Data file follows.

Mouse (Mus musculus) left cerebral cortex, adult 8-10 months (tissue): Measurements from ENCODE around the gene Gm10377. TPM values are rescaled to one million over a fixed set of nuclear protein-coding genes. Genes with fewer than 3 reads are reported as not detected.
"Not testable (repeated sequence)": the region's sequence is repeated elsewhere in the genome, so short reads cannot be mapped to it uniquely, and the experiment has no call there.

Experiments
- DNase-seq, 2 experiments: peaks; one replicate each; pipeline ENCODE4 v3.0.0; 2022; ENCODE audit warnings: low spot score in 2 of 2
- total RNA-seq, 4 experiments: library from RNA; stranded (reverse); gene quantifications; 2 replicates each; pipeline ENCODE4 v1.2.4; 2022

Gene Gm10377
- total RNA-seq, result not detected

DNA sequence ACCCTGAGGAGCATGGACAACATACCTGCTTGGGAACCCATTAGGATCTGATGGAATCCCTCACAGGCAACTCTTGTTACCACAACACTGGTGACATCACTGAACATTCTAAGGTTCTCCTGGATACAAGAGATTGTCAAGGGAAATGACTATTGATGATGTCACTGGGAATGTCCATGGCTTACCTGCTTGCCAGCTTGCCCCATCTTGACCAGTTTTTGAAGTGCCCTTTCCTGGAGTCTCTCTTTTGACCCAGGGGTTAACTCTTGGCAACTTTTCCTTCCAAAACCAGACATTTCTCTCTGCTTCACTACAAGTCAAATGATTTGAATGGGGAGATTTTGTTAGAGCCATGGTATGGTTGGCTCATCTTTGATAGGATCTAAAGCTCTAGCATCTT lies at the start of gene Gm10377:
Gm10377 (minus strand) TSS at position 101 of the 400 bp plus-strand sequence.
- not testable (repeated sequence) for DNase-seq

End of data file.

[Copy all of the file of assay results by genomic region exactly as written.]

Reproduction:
Mouse (Mus musculus) left cerebral cortex, adult 8-10 months (tissue): Measurements from ENCODE around the gene Gm10377. TPM values are rescaled to one million over a fixed set of nuclear protein-coding genes. Genes with fewer than 3 reads are reported as not detected.
"Not testable (repeated sequence)": the region's sequence is repeated elsewhere in the genome, so short reads cannot be mapped to it uniquely, and the experiment has no call there.

Experiments
- DNase-seq, 2 experiments: peaks; one replicate each; pipeline ENCODE4 v3.0.0; 2022; ENCODE audit warnings: low spot score in 2 of 2
- total RNA-seq, 4 experiments: library from RNA; stranded (reverse); gene quantifications; 2 replicates each; pipeline ENCODE4 v1.2.4; 2022

Gene Gm10377
- total RNA-seq, result not detected

DNA sequence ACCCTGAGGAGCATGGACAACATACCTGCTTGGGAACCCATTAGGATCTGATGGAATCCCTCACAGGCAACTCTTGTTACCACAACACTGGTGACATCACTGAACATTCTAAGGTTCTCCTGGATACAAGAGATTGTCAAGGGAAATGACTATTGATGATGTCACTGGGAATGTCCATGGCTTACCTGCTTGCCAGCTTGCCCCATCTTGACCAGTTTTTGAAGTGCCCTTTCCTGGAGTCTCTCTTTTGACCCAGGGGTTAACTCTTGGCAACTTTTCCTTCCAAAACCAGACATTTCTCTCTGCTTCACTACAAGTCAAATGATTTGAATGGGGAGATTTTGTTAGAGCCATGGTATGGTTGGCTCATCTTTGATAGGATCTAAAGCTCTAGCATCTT lies at the start of gene Gm10377:
Gm10377 (minus strand) TSS at position 101 of the 400 bp plus-strand sequence.
- not testable (repeated sequence) for DNase-seq